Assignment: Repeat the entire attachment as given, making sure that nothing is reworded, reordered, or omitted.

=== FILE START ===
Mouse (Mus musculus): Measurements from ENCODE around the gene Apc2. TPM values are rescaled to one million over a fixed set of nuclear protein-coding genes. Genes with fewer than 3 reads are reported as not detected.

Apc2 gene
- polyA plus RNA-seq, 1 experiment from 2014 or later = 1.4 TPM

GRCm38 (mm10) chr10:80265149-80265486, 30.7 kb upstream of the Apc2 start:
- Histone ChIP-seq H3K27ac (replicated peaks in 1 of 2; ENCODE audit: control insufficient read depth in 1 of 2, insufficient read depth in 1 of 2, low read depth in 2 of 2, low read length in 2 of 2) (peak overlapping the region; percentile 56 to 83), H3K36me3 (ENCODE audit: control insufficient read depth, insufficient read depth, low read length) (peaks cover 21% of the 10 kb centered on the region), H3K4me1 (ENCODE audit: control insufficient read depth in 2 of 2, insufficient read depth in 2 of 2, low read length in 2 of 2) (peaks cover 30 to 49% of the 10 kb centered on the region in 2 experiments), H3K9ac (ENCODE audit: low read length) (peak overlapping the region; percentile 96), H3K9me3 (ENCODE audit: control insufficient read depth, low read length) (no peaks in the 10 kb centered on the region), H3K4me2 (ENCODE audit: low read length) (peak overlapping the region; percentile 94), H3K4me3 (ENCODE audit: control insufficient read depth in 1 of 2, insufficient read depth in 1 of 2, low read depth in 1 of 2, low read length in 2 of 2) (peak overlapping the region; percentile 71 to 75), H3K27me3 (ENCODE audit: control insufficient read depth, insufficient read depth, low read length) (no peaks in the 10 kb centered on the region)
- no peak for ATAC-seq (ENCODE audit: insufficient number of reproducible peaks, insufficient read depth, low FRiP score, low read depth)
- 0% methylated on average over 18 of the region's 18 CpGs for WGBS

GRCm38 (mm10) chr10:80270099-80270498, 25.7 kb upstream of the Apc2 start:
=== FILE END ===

Mouse (Mus musculus): Measurements from ENCODE around the gene Apc2. TPM values are rescaled to one million over a fixed set of nuclear protein-coding genes. Genes with fewer than 3 reads are reported as not detected.

Apc2 gene
- polyA plus RNA-seq, 1 experiment from 2014 or later = 1.4 TPM

GRCm38 (mm10) chr10:80265149-80265486, 30.7 kb upstream of the Apc2 start:
- Histone ChIP-seq H3K27ac (replicated peaks in 1 of 2; ENCODE audit: control insufficient read depth in 1 of 2, insufficient read depth in 1 of 2, low read depth in 2 of 2, low read length in 2 of 2) (peak overlapping the region; percentile 56 to 83), H3K36me3 (ENCODE audit: control insufficient read depth, insufficient read depth, low read length) (peaks cover 21% of the 10 kb centered on the region), H3K4me1 (ENCODE audit: control insufficient read depth in 2 of 2, insufficient read depth in 2 of 2, low read length in 2 of 2) (peaks cover 30 to 49% of the 10 kb centered on the region in 2 experiments), H3K9ac (ENCODE audit: low read length) (peak overlapping the region; percentile 96), H3K9me3 (ENCODE audit: control insufficient read depth, low read length) (no peaks in the 10 kb centered on the region), H3K4me2 (ENCODE audit: low read length) (peak overlapping the region; percentile 94), H3K4me3 (ENCODE audit: control insufficient read depth in 1 of 2, insufficient read depth in 1 of 2, low read depth in 1 of 2, low read length in 2 of 2) (peak overlapping the region; percentile 71 to 75), H3K27me3 (ENCODE audit: control insufficient read depth, insufficient read depth, low read length) (no peaks in the 10 kb centered on the region)
- no peak for ATAC-seq (ENCODE audit: insufficient number of reproducible peaks, insufficient read depth, low FRiP score, low read depth)
- 0% methylated on average over 18 of the region's 18 CpGs for WGBS

GRCm38 (mm10) chr10:80270099-80270498, 25.7 kb upstream of the Apc2 start: